I’m not going to lie. I wasn’t thrilled with the results from last week’s dialogue challenge. Nobody blew me away with any world-changing dialogue. It seemed like some people weren’t even paying attention to the dialogue. They had an idea for a short and dialogue happened to be a part of it. I take responsibility for this. Obviously, something I’m saying isn’t getting through.
So I want a do-over. I think you guys are capable of much better. And we’re going to be learning from the master today so I’m hoping that’ll inspire you. But before we start, there was one issue from last week I want to eliminate immediately…
TOO MUCH DESCRIPTION
When dialogue is being featured, you don’t want anything mucking it up. And nothing mucks up dialogue faster than a bunch of description. You want the reader’s eyes on the center of the page. You don’t want them to keep looking left to read some superfluous action. It KILLS the rhythm of the scene. And rhythm is one of the keys to great dialogue. So please: KEEP DESCRIPTION TO A MINIMUM WHEN FEATURING DIALOGUE.
Now, on to today’s three dialogue tips, inspired by Quentin Tarantino.
Like most things in screenwriting, dialogue improves with irony. You achieve this by having your characters speak in a manner that’s the opposite of who they are. A famous example of this is Jules and Vincent in Tarantino’s Pulp Fiction. They’re the chatty hitmen. They’re talking about burgers, footrubs, TV pilots. Hitmen aren’t supposed to be fun and chatty. So it’s ironic. And audiences eat irony up. Nuns talking about fucking. Clowns talking about suicide. Kids talking about 401ks. Use irony to write better dialogue.
LOOMING SENSE OF DREAD (SUSPENSE)
Set up a scenario by which something bad (or potentially bad) is coming, draw the resolution out as long as possible, and have fun with the dialogue in the meantime. The space between the beginning and end of a line of suspense is one of the easiest places to write dialogue because your audience is so dialed in. This allows you to have fun with your dialogue as well as the particular conflict within that scene. The best example of this in Tarantino’s world is the beginning of Inglorious Basterds. Hans the Nazi comes into a farm house looking for Jews (who happen to be hiding underneath the floor). Tarantino has so much fun as we wonder if Hans is going to find what he’s looking for. Also note that Hans is a chatty polite Nazi (irony!).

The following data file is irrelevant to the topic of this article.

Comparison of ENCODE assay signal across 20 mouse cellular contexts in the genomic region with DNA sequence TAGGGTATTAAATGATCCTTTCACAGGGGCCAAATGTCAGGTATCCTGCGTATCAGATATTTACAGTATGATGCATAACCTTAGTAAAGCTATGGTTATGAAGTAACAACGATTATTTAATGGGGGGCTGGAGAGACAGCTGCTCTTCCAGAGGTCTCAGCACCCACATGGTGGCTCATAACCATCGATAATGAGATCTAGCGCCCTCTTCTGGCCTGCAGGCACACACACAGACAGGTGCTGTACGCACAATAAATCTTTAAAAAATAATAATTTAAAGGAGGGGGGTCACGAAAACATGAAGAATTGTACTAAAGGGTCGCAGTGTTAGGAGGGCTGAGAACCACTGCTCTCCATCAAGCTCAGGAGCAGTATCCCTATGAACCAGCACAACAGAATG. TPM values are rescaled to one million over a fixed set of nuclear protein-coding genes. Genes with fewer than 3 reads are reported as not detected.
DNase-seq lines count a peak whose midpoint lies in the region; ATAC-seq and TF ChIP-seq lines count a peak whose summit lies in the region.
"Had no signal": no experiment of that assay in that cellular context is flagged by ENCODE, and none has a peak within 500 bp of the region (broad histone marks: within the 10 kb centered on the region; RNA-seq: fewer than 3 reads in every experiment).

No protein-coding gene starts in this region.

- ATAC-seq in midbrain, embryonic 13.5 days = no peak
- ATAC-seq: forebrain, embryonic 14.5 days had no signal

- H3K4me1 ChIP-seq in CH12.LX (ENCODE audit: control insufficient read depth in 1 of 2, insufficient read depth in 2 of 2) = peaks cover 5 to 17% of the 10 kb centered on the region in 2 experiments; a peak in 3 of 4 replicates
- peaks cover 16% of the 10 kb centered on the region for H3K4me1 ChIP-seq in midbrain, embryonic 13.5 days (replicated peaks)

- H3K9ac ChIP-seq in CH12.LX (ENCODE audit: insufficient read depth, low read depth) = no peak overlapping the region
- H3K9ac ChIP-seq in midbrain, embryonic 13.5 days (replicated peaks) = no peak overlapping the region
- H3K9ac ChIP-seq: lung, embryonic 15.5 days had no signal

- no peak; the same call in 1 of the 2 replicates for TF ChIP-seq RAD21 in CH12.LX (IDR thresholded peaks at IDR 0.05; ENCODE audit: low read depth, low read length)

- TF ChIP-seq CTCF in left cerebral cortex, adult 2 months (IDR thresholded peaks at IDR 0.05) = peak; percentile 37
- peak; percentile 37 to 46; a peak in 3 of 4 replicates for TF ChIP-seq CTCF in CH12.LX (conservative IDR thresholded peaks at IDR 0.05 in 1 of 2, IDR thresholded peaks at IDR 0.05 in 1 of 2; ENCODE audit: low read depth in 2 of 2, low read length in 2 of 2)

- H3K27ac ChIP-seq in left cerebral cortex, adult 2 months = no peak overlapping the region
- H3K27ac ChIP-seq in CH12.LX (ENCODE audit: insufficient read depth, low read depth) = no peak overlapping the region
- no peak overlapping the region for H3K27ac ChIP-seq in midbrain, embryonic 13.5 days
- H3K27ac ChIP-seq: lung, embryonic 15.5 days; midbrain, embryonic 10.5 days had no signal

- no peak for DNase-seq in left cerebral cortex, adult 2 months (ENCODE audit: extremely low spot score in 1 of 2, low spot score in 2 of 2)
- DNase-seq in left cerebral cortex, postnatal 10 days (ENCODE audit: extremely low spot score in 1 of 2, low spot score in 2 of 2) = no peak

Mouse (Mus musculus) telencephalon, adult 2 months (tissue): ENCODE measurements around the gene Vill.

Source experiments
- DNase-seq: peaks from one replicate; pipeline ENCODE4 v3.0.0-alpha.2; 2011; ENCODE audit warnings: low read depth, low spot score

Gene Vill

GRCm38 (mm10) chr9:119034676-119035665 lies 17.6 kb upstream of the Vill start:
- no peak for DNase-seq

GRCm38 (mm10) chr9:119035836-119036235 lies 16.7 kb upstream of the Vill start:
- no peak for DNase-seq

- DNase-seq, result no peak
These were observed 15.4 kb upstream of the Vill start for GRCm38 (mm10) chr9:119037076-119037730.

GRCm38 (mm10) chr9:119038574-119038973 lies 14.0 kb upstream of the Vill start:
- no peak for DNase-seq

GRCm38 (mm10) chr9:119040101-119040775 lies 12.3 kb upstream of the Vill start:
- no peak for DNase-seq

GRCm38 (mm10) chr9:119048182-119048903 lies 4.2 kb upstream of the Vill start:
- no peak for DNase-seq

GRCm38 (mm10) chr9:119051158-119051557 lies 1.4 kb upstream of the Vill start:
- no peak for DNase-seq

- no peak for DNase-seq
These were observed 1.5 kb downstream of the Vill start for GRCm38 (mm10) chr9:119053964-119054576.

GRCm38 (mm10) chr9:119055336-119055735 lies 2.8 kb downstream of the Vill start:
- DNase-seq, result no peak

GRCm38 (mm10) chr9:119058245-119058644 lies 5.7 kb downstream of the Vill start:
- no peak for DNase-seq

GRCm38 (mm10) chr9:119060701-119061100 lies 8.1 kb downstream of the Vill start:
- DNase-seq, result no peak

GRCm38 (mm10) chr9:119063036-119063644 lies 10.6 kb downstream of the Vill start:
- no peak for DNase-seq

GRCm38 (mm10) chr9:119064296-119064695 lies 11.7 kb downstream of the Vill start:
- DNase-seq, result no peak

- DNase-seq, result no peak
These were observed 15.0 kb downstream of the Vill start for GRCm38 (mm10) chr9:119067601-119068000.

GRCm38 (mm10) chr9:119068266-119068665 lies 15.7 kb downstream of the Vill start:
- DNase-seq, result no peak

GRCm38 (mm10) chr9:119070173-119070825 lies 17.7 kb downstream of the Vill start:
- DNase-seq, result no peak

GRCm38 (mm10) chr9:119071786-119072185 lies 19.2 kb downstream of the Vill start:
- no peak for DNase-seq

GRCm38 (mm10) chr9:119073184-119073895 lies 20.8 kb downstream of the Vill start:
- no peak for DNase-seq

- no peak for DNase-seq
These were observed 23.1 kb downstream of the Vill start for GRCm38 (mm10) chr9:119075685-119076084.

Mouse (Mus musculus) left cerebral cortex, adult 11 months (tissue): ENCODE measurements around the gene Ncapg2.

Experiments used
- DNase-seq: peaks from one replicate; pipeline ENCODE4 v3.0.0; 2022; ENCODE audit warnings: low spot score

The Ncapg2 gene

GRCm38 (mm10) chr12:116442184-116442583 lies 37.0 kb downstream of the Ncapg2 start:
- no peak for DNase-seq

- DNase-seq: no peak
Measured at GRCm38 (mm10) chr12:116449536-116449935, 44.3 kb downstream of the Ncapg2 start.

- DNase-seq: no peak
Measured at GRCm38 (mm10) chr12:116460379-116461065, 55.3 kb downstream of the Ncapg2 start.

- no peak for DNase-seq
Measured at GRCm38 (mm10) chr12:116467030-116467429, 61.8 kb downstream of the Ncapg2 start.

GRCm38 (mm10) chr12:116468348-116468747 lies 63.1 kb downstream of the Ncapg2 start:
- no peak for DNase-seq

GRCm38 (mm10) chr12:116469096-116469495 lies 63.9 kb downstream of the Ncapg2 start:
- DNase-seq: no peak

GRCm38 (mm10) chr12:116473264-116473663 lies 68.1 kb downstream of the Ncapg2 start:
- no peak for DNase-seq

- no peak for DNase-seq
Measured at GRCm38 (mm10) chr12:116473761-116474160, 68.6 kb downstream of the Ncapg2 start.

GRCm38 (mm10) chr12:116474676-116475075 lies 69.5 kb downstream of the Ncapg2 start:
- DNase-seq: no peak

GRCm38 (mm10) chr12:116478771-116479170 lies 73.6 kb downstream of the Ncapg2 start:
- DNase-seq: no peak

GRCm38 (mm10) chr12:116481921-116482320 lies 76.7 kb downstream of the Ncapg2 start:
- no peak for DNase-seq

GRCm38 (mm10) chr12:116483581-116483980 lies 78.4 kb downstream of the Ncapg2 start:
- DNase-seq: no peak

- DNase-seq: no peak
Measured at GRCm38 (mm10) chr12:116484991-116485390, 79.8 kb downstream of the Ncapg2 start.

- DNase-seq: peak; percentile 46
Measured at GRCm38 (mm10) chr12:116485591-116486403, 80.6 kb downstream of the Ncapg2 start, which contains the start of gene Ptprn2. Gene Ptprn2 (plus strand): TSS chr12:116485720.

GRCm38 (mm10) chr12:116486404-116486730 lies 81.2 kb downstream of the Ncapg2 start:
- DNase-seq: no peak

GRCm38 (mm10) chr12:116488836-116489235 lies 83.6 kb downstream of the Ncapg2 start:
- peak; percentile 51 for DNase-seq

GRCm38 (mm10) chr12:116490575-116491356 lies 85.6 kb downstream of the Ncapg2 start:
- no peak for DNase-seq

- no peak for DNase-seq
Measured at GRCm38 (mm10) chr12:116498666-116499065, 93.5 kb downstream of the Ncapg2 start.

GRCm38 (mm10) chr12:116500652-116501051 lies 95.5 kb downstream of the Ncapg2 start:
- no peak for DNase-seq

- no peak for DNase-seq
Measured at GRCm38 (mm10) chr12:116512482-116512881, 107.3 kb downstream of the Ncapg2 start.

SEXUAL TENSION WITH AN OBSTACLE IN THE WAY
An easy way to bump up your dialogue is to put two characters with heavy sexual chemistry together, then place an obstacle in the way of them being able to act on that attraction. The bigger the obstacle, the better the dialogue will play out. Tarantino’s most famous scene ever is built around this conceit: Vincent Vega and Mia Wallace going out for dinner. Vincent is doing this as a favor to his boss, who’s married to Mia. So the obstacle between them is as big as it gets. If Vincent does anything with Mia, he will be killed (as Tarantino cleverly set up in the earlier scene between Vincent and Jules). This is why the sexual chemistry (and subsequent dialogue) crackles so much. Because they fucking want each other but cannot talk about or act on it. This creates subtext, which adds a whole other layer underneath the already fun dialogue that’s happening on the surface. An easy way to write great dialogue.
BONUS TIP: DIALOGUE OBSTACLES
I’ve already told you guys to place obstacles in front of your hero’s goal. So if Daniel is trying to defeat Johnny in the karate tournament, you give him a broken leg (obstacle) to make achieving his goal even harder. What I’ve noticed about Tarantino is he places obstacles in his dialogue. So it’s rarely as simple as, “Are you okay today?” “Yeah, how bout you?” “Tough day at work.” “Hey, one day at a time, right?” Instead, when someone says something, he’ll have the other character challenge it, or say he doesn’t know what he’s talking about. This is the “obstacle” that forces the first character to re-route or explain things further. What this does is it gives the dialogue more of an unpredictable pattern, and adds a playfullness to it. Here’s an example:
Notice how he says, “I don’t watch TV.” That dialogue obstacle leads to the best line in the exchange, “Yes, but you’re aware that there’s an invention called televsion, and on that invention they show shows?” That line is nowhere to be found without a dialogue obstacle.
And there you have it. If you look at Tarantino’s less memorable scenes, they’re usually scenes that aren’t utilizing these tips. For example, the Butch and Fabienne motel room scene in Pulp Fiction talking about pancakes has some fun exchanges, but it’s way slower than a typical Tarantino scene because it isn’t using any of these devices.
So tomorrow, that’s what this weekend’s short contest will require. You’ll have to use two of these four devices. And also, remember to have fun with your dialogue. Stay away from the mundane and the obvious. Memorable dialogue requires characters to say things in colorful, unexpected, and unpredictable ways. I didn’t see enough of that last week. Hopefully, that will change tomorrow!
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